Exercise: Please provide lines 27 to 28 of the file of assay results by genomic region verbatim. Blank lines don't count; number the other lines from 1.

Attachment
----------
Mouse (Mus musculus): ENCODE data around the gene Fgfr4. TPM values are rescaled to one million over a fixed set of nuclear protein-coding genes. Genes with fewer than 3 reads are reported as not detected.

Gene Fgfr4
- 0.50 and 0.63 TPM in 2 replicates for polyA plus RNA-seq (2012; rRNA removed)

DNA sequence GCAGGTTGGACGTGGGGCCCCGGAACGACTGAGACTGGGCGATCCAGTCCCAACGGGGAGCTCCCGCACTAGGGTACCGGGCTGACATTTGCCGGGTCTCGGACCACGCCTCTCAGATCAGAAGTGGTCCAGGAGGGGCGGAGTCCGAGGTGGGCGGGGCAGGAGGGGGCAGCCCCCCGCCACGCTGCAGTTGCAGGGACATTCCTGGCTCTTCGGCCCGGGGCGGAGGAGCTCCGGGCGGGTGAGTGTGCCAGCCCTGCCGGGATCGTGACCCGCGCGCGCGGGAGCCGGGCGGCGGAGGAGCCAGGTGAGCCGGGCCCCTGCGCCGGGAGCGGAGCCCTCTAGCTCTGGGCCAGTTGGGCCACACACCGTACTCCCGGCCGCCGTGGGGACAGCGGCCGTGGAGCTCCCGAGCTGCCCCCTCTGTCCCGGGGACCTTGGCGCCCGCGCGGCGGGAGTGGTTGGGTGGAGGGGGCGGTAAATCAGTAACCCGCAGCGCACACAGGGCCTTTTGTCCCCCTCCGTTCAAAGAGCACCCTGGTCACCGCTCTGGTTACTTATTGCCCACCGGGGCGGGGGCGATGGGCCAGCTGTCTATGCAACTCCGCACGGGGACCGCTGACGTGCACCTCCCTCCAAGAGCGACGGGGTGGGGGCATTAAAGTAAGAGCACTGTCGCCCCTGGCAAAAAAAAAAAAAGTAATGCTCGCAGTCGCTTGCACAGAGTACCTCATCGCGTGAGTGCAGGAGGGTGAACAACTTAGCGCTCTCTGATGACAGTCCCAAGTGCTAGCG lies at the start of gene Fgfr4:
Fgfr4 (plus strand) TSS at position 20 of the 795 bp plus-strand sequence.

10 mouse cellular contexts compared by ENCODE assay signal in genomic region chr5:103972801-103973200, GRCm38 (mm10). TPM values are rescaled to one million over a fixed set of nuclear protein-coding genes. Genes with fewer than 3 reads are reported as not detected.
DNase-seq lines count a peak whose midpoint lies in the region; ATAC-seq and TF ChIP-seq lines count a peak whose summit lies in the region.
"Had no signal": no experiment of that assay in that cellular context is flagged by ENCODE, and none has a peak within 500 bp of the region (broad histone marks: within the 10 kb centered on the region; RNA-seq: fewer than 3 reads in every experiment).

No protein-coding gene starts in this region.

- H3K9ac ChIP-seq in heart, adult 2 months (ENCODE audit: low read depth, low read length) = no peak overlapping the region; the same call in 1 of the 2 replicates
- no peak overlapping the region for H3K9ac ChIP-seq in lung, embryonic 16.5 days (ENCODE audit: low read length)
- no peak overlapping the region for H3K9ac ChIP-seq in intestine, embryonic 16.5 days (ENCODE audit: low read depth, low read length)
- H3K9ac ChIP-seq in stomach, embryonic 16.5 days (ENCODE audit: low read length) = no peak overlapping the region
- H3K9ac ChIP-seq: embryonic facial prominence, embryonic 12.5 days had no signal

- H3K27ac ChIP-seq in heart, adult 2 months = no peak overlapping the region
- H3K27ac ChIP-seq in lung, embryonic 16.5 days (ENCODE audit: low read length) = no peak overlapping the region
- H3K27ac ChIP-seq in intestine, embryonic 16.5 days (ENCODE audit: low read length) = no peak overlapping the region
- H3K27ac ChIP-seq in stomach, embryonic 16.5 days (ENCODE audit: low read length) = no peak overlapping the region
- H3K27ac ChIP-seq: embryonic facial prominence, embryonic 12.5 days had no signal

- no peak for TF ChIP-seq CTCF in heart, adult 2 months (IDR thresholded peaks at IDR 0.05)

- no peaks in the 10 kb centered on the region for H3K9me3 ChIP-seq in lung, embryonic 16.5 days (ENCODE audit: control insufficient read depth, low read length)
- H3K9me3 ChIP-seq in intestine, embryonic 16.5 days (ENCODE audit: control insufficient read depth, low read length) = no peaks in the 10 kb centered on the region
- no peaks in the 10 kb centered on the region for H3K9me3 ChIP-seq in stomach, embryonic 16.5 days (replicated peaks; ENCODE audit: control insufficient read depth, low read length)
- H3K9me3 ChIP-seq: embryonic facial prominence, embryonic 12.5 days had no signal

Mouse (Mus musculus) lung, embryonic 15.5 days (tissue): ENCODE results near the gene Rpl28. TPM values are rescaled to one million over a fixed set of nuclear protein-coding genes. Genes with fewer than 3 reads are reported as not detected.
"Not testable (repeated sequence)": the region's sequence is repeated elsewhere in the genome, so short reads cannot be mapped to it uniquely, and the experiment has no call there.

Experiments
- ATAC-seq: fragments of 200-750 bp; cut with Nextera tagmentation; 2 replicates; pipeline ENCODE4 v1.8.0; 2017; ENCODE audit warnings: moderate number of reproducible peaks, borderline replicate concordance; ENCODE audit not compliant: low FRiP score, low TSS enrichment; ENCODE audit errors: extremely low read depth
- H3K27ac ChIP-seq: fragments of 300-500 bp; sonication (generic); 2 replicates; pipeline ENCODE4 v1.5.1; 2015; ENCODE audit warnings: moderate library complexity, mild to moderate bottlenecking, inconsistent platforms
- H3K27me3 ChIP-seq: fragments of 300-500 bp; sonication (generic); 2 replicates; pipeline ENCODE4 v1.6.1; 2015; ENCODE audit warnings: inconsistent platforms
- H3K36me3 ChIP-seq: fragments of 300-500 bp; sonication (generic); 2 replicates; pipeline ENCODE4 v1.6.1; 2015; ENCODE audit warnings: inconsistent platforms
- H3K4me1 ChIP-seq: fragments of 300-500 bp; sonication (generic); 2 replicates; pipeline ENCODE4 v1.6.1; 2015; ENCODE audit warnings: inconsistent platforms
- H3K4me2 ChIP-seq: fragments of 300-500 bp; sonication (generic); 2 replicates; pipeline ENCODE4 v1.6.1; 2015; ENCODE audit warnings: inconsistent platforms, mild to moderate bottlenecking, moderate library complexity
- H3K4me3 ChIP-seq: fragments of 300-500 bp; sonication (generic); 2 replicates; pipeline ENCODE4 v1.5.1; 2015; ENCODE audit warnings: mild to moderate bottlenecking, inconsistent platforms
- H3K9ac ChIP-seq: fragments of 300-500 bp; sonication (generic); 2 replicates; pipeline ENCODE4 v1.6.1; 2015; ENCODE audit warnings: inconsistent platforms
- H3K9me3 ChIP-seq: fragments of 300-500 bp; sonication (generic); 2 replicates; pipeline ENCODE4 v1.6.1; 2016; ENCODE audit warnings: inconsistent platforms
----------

Experiments
- ATAC-seq: fragments of 200-750 bp; cut with Nextera tagmentation; 2 replicates; pipeline ENCODE4 v1.8.0; 2017; ENCODE audit warnings: moderate number of reproducible peaks, borderline replicate concordance; ENCODE audit not compliant: low FRiP score, low TSS enrichment; ENCODE audit errors: extremely low read depth